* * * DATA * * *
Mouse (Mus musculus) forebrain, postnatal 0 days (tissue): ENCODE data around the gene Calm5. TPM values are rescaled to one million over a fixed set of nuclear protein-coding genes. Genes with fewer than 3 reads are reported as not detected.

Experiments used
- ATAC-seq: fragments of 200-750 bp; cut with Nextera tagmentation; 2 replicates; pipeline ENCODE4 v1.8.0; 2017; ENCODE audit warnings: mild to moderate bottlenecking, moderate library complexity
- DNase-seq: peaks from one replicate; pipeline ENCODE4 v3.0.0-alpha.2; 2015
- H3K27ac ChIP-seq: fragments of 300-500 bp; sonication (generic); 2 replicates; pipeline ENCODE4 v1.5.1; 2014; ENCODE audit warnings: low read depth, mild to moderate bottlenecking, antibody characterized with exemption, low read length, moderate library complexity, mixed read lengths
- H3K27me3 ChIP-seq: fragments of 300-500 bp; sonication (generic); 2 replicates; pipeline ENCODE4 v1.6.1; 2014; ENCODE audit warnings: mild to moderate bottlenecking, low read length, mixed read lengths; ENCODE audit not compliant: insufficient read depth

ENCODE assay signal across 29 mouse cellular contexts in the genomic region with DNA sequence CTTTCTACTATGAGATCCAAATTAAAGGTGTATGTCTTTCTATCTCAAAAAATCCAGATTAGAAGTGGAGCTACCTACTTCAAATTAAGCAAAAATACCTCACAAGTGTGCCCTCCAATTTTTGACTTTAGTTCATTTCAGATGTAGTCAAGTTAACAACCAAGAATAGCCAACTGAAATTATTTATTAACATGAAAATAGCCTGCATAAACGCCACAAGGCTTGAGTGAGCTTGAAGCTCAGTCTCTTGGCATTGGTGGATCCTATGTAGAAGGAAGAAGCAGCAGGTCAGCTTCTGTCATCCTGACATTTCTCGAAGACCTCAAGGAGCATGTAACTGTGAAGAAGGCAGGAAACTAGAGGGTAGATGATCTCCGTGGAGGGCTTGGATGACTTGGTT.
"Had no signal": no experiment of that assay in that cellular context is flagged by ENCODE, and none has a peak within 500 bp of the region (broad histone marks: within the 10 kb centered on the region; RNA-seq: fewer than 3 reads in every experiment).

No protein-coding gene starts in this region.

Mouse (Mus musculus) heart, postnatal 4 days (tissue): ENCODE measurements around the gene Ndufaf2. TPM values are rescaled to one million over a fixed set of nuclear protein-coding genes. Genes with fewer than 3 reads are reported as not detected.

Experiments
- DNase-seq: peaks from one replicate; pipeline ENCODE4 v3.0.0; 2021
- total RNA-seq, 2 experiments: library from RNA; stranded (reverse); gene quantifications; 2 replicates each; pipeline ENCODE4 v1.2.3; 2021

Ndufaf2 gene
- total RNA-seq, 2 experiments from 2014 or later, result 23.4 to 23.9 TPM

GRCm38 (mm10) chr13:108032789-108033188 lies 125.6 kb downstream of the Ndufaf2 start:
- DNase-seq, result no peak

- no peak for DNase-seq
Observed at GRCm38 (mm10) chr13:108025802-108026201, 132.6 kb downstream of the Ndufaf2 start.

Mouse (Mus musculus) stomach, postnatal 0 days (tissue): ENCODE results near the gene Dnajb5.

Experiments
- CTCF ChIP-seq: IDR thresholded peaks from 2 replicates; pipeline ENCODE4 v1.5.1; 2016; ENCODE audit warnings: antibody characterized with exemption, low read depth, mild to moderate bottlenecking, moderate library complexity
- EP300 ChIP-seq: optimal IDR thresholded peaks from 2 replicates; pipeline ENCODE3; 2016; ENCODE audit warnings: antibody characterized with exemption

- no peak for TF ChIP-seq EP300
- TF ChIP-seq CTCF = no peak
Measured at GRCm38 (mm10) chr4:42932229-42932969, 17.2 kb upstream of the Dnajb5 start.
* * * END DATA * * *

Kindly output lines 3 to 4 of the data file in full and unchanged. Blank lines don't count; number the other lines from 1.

- ATAC-seq: fragments of 200-750 bp; cut with Nextera tagmentation; 2 replicates; pipeline ENCODE4 v1.8.0; 2017; ENCODE audit warnings: mild to moderate bottlenecking, moderate library complexity
- DNase-seq: peaks from one replicate; pipeline ENCODE4 v3.0.0-alpha.2; 2015